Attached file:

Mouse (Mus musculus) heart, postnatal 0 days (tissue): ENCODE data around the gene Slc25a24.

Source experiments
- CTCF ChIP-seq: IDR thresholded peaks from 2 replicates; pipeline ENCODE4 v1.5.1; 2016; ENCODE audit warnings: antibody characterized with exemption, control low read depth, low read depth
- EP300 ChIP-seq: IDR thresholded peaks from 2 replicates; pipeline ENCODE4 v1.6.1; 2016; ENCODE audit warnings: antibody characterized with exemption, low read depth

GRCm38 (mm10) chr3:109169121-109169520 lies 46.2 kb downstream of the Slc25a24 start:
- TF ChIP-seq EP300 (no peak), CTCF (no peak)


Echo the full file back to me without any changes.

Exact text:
Mouse (Mus musculus) heart, postnatal 0 days (tissue): ENCODE data around the gene Slc25a24.

Source experiments
- CTCF ChIP-seq: IDR thresholded peaks from 2 replicates; pipeline ENCODE4 v1.5.1; 2016; ENCODE audit warnings: antibody characterized with exemption, control low read depth, low read depth
- EP300 ChIP-seq: IDR thresholded peaks from 2 replicates; pipeline ENCODE4 v1.6.1; 2016; ENCODE audit warnings: antibody characterized with exemption, low read depth

GRCm38 (mm10) chr3:109169121-109169520 lies 46.2 kb downstream of the Slc25a24 start:
- TF ChIP-seq EP300 (no peak), CTCF (no peak)